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Like riding a bike: Why do we never forget some things?

| | November 27, 2018

So how is it that we can ride a bicycle when we haven’t done so in years? As it turns out, different types of memories are stored in distinct regions of our brains. Long-term memory is divided into two types: declarative and procedural.

[D]eclarative memory content [has] one thing in common—you are aware of the knowledge and can communicate the memories to others.

Skills such as playing an instrument or riding a bicycle are, however, anchored in a separate system, called procedural memory. As its name implies, this type of memory is responsible for performance.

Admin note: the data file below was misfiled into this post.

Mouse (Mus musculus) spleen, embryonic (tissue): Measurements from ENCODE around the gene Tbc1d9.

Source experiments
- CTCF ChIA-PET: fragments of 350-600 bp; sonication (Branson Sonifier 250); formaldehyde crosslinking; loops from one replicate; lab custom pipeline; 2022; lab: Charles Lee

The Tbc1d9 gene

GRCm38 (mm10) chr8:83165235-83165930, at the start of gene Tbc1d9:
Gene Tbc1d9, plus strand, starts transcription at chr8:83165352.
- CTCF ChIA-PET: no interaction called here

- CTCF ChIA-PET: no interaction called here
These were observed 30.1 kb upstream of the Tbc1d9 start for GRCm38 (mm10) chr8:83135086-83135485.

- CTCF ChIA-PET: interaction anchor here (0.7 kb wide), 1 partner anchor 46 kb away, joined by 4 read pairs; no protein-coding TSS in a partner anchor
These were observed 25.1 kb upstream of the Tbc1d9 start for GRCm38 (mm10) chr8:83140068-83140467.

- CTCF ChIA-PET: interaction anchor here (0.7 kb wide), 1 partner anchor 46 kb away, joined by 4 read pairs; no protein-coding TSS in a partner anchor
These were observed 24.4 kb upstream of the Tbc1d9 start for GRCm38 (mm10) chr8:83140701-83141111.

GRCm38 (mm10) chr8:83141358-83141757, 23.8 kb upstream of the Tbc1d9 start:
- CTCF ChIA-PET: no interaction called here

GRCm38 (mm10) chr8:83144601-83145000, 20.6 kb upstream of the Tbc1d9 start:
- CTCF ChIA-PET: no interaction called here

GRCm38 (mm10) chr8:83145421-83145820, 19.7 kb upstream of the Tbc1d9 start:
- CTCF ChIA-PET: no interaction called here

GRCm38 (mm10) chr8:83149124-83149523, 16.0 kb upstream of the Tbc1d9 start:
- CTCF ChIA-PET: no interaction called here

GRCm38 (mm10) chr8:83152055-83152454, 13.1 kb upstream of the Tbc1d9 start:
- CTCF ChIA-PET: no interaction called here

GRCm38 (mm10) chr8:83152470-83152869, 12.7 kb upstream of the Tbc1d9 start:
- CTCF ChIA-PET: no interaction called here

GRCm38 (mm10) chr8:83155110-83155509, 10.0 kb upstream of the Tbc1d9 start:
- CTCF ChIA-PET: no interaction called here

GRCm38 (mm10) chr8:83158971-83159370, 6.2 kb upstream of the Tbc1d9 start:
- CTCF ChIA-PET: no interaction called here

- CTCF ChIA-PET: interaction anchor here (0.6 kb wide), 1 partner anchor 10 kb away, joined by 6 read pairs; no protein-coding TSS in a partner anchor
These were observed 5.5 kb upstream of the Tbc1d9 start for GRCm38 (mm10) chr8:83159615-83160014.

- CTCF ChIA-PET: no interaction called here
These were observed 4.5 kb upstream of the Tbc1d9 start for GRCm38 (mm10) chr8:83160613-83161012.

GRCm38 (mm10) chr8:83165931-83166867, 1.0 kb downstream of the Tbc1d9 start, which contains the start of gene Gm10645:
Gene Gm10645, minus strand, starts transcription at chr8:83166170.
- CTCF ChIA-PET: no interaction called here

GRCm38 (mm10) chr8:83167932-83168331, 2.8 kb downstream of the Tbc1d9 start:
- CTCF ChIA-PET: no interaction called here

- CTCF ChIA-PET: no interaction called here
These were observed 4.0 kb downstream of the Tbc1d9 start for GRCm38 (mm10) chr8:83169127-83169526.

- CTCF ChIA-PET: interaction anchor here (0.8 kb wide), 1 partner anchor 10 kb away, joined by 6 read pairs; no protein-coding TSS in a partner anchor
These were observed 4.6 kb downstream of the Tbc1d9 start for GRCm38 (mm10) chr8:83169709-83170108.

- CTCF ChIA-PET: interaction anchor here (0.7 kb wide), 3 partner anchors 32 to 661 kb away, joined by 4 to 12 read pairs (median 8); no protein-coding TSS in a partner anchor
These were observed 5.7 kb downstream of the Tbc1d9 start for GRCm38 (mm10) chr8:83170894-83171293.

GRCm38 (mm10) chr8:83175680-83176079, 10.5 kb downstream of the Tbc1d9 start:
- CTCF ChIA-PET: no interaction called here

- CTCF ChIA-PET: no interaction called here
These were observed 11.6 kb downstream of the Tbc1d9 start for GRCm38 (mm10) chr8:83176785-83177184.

Even with traumatic brain injury the procedural memory system is hardly ever compromised. That’s because the basal ganglia, structures responsible for processing nondeclarative memory, are relatively protected in the brain’s center, below the cerebral cortex. However, it’s not clear, beyond brain damage, why procedural memory contents are not as easily forgotten as declarative ones are. According to one idea, in the regions where movement patterns are anchored fewer new nerve cells may be formed in adults. Without this neurogenesis, or continuous remodeling in those regions, it’s less likely for those memories to get erased.

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One thing we know for sure, however, is simple sequences of movements we internalize, even far in the past, are typically preserved for a lifetime. Or as the saying goes, it’s “just like riding a bicycle.”

Read full, original post: Why Don’t We Forget How to Ride a Bike?

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